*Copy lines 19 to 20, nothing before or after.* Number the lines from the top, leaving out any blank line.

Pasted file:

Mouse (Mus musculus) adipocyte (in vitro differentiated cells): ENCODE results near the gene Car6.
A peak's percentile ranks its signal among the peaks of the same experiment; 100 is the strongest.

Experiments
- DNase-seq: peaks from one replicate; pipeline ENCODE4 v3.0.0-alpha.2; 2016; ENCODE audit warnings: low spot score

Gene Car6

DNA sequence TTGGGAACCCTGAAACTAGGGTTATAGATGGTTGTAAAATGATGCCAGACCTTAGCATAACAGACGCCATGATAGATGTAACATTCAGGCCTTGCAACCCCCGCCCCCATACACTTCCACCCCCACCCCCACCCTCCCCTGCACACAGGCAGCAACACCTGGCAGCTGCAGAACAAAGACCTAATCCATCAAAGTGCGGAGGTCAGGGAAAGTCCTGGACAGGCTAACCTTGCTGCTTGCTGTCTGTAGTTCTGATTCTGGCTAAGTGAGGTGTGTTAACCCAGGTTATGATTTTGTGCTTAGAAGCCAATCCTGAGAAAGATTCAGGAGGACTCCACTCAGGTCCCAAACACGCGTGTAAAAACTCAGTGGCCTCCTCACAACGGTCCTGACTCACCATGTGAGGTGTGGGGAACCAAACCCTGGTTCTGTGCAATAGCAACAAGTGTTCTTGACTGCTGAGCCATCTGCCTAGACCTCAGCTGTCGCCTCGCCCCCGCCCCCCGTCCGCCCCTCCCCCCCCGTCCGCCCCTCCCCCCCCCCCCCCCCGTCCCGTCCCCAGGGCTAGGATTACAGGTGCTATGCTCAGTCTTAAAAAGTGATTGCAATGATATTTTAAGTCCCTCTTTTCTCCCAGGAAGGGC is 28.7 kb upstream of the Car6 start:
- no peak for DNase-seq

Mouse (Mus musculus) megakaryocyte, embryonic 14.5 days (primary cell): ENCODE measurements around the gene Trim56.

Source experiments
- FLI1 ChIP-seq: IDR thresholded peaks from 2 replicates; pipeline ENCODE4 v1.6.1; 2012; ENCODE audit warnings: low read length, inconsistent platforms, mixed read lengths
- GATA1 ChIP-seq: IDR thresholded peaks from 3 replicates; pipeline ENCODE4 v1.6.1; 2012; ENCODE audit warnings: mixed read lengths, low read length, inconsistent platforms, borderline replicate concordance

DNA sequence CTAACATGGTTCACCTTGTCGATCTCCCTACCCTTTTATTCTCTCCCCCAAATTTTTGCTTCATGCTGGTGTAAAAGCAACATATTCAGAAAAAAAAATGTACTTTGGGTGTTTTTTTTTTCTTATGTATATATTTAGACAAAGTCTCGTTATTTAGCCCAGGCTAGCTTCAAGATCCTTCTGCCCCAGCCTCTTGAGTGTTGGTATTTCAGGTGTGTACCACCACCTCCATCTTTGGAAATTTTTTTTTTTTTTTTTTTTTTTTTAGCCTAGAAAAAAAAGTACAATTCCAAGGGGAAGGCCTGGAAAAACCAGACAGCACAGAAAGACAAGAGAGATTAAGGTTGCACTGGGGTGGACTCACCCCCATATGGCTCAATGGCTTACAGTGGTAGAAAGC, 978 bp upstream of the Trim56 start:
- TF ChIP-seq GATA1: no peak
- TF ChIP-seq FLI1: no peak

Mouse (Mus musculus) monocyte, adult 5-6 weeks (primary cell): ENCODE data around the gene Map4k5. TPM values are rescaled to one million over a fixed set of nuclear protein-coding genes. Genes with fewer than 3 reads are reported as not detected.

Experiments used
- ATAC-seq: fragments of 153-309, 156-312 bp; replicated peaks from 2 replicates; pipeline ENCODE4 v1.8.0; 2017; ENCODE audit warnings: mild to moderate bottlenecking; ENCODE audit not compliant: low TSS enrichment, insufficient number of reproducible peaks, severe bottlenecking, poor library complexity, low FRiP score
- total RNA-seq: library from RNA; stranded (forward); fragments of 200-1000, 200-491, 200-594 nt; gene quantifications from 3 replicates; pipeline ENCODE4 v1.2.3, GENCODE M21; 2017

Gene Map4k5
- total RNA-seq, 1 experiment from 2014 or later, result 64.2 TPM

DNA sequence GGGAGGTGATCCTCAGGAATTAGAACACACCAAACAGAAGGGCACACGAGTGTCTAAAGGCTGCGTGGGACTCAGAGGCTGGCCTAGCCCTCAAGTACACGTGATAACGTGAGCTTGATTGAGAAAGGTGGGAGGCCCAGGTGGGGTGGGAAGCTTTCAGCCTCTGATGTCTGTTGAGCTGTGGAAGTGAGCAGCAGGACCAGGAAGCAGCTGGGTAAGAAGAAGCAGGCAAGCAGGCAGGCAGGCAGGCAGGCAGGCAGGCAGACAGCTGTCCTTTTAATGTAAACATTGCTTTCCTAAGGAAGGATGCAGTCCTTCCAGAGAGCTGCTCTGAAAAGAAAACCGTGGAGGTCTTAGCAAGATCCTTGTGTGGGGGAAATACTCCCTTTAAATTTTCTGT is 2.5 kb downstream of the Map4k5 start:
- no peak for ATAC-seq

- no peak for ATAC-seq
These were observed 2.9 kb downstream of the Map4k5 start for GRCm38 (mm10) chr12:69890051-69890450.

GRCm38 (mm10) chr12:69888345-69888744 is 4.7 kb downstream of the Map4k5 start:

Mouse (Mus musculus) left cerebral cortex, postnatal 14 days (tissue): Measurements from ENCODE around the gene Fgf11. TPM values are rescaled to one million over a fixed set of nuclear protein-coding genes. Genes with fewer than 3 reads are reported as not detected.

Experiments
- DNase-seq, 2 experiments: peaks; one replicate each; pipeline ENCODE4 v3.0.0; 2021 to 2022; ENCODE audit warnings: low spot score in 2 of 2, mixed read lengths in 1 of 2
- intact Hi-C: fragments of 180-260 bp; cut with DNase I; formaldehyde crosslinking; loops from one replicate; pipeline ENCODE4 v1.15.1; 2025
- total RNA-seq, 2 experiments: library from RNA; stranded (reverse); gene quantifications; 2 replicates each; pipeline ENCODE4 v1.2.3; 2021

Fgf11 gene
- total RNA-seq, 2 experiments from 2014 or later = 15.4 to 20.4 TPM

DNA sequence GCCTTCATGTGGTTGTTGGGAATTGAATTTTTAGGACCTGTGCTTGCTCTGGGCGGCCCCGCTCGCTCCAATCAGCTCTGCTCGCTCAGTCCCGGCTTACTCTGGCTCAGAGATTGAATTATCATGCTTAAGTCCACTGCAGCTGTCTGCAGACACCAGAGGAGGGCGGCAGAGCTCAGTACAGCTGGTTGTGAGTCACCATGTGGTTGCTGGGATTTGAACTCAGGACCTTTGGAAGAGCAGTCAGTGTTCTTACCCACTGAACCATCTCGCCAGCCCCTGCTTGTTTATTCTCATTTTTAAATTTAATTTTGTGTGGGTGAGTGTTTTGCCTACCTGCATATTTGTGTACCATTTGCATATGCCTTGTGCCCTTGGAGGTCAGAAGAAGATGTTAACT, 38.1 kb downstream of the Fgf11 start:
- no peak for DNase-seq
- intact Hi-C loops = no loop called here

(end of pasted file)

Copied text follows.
Gene Map4k5
- total RNA-seq, 1 experiment from 2014 or later, result 64.2 TPM